Following Capain Gorham's chance discovery, sherds of ancient pottery and stone tools were recovered from the cave, which triggered an official geological survey of the site in 1945 byLieutenant George Baker Alexander, Royal Engineer. This was followed by a series of postwar excavations performed by Professor Dorothy Garrod and Dr. John d'Arcy Waechter, a fellow of the British Institute of Archeology. In the 1980s, researchers returned to the cave, but it wasn't until the discovery of a tiny hidden passage, in 2012, during investigations by an international team (featuring prehistorians from the French Laboratory of Prehistoric Culture and Anthropology, and scientists from the UK and Spain), that the engravings were found, etched onto a table-like stone surface, about 100 metres (330 feet) from the cave entrance. They were discovered by Francisco Giles Pacheco, head of the Archeological Museum of El Puerto Santa Maria. (Note: for another important prehistoric site on the Iberian peninsula, see: Tito Bustillo Cave - 14,000 BCE.)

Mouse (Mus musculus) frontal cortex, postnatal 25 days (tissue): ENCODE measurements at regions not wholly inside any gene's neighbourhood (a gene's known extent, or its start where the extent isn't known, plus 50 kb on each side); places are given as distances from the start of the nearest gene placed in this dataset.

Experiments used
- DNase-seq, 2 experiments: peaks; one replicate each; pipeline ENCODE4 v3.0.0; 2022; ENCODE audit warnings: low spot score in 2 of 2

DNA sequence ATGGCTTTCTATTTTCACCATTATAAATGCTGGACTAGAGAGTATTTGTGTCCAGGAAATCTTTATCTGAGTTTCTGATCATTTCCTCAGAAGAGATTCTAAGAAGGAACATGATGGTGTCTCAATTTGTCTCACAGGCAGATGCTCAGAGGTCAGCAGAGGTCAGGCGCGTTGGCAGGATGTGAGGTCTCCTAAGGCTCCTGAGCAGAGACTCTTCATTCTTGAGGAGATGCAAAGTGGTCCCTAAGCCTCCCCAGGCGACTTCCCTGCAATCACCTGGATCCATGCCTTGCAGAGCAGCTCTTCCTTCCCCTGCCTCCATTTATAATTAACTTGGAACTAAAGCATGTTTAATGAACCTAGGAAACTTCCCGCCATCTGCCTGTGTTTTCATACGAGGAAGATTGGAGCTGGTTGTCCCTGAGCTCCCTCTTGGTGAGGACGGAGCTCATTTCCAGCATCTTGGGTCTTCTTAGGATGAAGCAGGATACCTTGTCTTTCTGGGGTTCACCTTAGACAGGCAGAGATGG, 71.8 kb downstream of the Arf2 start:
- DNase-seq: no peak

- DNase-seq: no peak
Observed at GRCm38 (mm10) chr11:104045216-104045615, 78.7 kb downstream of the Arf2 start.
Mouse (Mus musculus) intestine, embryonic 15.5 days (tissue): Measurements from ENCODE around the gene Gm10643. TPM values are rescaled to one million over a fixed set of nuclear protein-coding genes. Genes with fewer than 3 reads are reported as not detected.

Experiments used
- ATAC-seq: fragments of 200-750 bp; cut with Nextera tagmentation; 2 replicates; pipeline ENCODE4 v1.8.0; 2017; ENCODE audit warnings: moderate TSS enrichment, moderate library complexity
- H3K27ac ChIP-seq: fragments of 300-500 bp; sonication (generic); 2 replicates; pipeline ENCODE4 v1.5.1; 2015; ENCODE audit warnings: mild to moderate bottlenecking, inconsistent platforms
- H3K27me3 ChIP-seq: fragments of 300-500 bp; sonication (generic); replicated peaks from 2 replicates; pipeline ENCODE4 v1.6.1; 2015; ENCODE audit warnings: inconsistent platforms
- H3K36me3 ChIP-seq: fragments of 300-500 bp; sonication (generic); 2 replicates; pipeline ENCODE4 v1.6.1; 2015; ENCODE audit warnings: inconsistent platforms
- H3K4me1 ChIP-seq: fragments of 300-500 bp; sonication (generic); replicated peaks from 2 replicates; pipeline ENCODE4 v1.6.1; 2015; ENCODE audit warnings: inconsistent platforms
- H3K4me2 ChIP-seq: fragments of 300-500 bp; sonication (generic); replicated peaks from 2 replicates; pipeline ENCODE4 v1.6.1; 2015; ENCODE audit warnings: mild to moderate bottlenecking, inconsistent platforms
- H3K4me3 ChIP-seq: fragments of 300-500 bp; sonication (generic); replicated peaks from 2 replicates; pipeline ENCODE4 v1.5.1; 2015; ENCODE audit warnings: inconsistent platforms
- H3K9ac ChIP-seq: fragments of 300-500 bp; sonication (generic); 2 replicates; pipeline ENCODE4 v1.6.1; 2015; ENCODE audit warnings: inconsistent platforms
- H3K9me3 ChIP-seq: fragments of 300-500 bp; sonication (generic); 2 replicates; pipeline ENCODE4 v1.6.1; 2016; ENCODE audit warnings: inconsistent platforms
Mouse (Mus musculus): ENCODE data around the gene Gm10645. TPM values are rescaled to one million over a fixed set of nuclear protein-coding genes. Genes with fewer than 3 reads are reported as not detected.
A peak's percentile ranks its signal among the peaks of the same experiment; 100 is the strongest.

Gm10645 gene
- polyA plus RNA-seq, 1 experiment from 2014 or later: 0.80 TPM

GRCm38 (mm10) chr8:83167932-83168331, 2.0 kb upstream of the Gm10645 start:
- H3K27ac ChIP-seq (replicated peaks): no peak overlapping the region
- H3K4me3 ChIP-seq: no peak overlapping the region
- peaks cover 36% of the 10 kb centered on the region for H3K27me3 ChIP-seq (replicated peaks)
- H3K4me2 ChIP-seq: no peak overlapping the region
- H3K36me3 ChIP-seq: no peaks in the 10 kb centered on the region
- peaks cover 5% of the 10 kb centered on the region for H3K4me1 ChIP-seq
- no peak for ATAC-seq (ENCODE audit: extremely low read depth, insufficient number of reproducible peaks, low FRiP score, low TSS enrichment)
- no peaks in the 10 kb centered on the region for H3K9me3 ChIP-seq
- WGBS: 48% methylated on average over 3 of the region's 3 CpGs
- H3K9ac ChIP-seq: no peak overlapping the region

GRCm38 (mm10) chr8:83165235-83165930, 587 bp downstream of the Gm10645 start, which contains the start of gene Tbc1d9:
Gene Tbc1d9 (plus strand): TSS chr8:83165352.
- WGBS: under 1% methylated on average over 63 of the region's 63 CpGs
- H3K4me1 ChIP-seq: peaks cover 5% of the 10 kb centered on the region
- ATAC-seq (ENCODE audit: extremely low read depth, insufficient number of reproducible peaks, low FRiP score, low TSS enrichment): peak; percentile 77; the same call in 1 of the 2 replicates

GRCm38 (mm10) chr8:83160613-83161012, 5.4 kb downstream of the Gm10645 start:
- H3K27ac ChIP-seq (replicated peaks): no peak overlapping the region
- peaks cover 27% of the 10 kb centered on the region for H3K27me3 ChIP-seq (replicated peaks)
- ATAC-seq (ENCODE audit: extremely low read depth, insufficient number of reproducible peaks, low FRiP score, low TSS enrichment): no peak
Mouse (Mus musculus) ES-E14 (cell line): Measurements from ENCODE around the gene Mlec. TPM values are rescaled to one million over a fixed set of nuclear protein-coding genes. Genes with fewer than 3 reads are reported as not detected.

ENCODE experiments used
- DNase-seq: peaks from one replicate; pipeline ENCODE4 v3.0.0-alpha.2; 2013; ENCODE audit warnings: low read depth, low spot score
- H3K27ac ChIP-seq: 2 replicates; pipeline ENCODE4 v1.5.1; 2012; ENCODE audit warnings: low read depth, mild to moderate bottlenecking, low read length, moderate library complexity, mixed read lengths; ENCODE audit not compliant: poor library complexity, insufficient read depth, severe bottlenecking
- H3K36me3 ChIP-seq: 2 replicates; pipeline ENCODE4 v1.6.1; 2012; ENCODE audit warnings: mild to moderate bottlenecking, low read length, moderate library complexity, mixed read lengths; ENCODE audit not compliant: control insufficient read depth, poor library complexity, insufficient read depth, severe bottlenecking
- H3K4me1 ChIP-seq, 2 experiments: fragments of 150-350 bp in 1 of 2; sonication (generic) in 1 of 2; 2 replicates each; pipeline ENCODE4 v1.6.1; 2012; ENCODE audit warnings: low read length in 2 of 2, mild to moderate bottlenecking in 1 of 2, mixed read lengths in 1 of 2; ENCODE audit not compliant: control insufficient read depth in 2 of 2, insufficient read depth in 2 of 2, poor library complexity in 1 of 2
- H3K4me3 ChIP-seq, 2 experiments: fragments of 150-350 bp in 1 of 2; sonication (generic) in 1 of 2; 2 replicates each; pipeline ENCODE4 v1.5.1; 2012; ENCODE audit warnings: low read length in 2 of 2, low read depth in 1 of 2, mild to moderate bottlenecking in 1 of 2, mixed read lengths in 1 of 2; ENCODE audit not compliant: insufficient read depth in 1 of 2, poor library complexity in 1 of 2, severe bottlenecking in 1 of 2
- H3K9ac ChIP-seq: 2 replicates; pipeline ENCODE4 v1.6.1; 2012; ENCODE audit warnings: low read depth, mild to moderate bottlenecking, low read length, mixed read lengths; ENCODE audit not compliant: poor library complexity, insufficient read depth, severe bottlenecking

According to a series of microscopic tests and experimental attempts at replication, carried out at the PACEA Laboratory, the grooves were not accidental - rather, they were caused by the repetitive use of a sharpened tool or cutting edge. In fact, researchers estimated that between 188 and 317 strokes of the stone tool were required to produce similar markings. Nor were they the result of utilitarian tasks, like cutting animal skins or meat on top of the rock. In other words, the markings were made by human hand, and had no functional meaning, thus removing any obvious obstacles to their probable creation by Neanderthals.
Excavations at the cave identified four layers of stratigraphy, consisting of 18 metres (60 feet) of archaeological deposits. Levels I and II accounted for the top two metres. Level I revealed evidence of occupation by Phoenicians, approximately 800-300 BCE. Underneath this, level II dated to habitations from the era of the Neolithic. Further down, Level III provided over 200 Upper Paleolithic artefacts from the Upper Paleolithic Solutrean and Magdalenian periods. The bottom layer, Level IV produced over 100 spear-points, blades and stone scrapers from the Middle Paleolithic Mousterian culture, as well as other evidence pointing to human occupation of the cave during two periods: between 36,000 and 28,000 BCE; and an earlier period of use as far back as 45,000 BCE.